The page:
Google announced recently that the average position metric will be taken out of the Google Ads platform soon. The metric, which reflects where an ad appears compared to other ads in the same auction, is scheduled to sunset in September of this year. When announcing the coming departure of this commonly used metric, Google pointed out that in November of 2018 four new metrics were added, metrics which they believe are better indicators of an ad campaign’s prominence. These new metrics are Impression (Absolute Top) %, Impression (Top) %, Search (Absolute Top) Impression Share, and Search (Top) Impression Share.
Google Support describes the new metrics as such:
Impression (Top) %: The percent of your ad impressions that are shown anywhere above the organic search results. Expressed as a formula: impressions on top / total impressions.
Impressions (Abs. Top) %: The percent of your ad impressions that show as the very first ad above the organic search results. Expressed as a formula: impressions on the absolute top / total impressions.
Search (Absolute Top) IS: The impressions you’ve received in the absolute top location (the very first ad above the organic search results) divided by the estimated number of impressions you were eligible to receive in the top location. Expressed as a formula: impressions on absolute top / eligible impressions on top.
Search (Top) IS: The impressions you’ve received in the top location (anywhere above the organic search results) compared to the estimated number of impressions you were eligible to receive in the top location. Expressed as a formula: impressions on top / eligible impressions on top.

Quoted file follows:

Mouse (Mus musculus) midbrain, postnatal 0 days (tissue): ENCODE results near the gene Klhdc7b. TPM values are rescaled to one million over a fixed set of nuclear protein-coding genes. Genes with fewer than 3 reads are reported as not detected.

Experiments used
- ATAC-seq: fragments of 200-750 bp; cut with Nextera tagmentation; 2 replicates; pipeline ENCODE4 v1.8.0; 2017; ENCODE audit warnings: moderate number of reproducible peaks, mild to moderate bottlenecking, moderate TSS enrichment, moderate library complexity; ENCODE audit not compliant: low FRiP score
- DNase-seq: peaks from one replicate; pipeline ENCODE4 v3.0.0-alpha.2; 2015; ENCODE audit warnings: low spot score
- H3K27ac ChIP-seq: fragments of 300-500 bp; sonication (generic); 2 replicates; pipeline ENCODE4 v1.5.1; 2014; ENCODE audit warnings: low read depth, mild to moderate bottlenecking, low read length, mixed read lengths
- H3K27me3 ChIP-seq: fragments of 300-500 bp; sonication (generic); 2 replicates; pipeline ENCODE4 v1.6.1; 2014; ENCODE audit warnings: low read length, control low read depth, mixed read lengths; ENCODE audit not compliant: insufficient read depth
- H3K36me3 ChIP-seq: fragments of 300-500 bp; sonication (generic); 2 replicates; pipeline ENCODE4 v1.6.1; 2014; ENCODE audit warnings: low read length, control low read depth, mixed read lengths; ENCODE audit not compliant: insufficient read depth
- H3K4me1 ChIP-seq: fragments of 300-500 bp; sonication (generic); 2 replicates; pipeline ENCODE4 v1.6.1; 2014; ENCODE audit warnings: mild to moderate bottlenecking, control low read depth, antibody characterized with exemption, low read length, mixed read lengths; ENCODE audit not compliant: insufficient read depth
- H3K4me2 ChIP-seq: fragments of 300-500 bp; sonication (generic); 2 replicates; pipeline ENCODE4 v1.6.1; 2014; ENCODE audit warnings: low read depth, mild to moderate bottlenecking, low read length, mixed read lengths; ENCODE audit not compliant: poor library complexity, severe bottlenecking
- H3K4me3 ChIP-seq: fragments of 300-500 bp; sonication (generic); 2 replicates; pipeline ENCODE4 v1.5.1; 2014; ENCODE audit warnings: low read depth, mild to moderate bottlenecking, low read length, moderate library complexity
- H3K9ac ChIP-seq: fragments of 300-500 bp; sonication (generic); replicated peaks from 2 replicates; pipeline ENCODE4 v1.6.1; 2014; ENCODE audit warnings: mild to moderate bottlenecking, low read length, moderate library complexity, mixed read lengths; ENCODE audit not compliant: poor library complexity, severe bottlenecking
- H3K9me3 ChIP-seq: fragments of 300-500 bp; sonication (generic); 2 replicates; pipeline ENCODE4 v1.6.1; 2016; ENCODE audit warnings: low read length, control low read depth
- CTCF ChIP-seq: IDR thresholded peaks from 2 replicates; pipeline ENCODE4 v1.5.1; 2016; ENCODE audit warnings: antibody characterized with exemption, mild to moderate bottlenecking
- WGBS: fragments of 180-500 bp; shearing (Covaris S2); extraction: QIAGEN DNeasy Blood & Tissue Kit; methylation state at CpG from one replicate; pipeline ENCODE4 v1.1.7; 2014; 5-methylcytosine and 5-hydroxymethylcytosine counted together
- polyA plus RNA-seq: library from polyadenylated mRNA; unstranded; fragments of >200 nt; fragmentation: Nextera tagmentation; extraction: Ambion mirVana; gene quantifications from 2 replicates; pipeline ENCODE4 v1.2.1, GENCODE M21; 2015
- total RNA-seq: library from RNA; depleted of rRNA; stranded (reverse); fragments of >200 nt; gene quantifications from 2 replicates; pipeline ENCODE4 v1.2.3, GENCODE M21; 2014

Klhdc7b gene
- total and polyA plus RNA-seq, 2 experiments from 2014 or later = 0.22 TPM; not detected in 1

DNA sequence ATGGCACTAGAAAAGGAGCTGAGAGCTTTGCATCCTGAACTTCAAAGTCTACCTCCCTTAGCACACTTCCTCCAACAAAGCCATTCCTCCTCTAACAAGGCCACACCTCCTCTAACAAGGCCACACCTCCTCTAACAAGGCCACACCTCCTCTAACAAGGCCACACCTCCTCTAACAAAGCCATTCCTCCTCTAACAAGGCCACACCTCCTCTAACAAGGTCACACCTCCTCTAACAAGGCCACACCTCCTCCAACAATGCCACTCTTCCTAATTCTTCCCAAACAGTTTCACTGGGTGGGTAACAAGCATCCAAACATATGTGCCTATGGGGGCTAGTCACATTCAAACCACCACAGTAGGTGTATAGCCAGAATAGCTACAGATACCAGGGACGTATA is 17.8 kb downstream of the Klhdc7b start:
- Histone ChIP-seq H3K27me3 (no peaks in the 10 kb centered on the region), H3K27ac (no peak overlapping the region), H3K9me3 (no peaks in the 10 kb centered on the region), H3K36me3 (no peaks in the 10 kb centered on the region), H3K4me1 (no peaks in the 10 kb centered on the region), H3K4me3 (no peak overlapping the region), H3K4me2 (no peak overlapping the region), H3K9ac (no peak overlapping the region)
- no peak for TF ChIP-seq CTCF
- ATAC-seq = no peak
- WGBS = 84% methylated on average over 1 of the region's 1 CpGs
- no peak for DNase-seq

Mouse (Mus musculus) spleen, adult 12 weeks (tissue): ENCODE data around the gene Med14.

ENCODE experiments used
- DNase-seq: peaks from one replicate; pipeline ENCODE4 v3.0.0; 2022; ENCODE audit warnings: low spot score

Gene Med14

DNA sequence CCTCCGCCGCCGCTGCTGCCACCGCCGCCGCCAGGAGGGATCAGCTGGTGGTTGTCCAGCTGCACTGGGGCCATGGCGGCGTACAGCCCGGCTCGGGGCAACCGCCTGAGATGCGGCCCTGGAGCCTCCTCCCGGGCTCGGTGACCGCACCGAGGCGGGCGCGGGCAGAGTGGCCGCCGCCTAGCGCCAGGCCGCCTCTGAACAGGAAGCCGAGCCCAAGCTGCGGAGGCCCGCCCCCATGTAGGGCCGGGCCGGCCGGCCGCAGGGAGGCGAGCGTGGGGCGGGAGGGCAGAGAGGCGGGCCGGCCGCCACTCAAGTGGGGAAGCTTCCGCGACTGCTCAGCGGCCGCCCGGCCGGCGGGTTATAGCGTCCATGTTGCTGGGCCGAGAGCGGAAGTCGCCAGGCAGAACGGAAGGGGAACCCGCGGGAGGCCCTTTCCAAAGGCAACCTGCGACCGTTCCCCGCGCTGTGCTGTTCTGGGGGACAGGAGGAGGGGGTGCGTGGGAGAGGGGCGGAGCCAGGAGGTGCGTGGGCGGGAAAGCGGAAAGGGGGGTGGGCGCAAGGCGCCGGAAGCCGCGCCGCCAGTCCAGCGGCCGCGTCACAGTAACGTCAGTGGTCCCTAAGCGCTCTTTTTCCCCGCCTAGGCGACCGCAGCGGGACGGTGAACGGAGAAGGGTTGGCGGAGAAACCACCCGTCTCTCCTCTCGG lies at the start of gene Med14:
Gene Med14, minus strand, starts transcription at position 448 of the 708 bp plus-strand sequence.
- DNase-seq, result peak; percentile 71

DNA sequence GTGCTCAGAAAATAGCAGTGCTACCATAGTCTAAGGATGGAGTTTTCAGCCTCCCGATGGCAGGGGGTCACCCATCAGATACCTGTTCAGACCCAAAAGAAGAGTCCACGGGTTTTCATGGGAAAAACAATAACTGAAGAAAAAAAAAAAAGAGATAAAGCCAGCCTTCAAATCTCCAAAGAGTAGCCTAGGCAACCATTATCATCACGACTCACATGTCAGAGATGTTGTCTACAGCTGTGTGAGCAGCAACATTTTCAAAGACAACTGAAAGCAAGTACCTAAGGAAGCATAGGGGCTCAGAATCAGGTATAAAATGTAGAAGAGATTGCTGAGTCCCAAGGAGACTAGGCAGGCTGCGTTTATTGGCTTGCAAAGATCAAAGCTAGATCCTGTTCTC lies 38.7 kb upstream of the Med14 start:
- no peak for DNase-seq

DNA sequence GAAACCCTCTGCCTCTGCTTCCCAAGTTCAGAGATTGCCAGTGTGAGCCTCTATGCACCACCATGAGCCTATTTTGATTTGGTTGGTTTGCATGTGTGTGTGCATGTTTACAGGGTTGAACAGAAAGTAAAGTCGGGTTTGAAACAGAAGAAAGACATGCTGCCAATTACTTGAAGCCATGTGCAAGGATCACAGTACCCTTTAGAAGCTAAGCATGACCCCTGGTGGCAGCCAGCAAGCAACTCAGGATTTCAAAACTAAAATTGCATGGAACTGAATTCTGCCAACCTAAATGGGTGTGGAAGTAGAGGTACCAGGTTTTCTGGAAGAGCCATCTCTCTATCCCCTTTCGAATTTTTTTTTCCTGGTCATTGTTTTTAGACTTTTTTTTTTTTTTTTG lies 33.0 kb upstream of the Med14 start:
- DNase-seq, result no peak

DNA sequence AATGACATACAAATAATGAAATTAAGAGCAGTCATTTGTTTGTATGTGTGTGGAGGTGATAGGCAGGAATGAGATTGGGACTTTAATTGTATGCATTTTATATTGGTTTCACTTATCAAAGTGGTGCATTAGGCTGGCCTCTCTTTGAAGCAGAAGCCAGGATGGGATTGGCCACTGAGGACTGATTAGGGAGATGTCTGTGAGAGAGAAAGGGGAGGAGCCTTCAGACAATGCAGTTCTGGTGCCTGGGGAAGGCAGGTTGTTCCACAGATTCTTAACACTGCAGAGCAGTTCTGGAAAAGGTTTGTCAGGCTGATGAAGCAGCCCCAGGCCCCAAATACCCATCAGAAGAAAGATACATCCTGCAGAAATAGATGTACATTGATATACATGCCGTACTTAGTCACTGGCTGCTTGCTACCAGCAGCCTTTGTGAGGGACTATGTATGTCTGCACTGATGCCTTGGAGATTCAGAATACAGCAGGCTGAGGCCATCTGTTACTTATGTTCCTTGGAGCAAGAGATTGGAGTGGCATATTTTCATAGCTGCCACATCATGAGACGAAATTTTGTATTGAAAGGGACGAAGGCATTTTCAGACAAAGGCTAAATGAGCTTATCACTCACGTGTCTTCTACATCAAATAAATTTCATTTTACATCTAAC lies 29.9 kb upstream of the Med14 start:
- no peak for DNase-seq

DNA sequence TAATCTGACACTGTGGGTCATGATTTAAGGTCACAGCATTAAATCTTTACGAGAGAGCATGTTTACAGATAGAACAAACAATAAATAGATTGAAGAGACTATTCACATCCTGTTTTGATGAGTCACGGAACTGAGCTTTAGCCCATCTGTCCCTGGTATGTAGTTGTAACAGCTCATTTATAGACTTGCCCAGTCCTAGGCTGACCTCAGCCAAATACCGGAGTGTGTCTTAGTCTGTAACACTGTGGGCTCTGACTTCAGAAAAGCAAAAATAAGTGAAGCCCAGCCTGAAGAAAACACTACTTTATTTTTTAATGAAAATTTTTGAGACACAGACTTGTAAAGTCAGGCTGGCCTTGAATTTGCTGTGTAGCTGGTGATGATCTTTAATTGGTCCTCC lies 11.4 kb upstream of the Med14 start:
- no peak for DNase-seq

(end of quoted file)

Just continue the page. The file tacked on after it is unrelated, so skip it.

There are also metrics available to determine how many impressions your ads lost due to low budget or poor ad rank. Also, Google recently made Click Share, a metric that was previously only available for shopping campaigns, available for standard search campaigns as well. This metric indicates how many clicks your ad received over how many potential clicks Google estimates it could have received. While these new metrics may seem like a lot to watch compared to the single metric of Average Position, they give advertisers a lot more insight into how ads are performing. By focusing on these new metrics, we are more informed when making bid adjustments and other optimizations.
Average Position has been a staple in paid search reporting for the better part of two decades. However, with the various changes made to the platform over the years, the usefulness of the metric in reporting has been waning rapidly. After the release of the new metrics in November, and the availability of Click Share, the eventual phasing out of Average Position seemed inevitable. The newly available metrics better serve the shift that Google Ads has been making towards more automated bidding strategies. The level of automation that Google anticipates on its end is excellent news for advertisers, as with these new metrics Google is giving them the tools they need to make data-driven optimizations to achieve even more conversions with their ads.
One of our core values at iFrog is to embrace change. It’s perfectly understandable to be a little uncomfortable with the loss of a long-used metric and the implementation of several new ones. But these developments mark an exciting transition into even more effective paid search campaigns.
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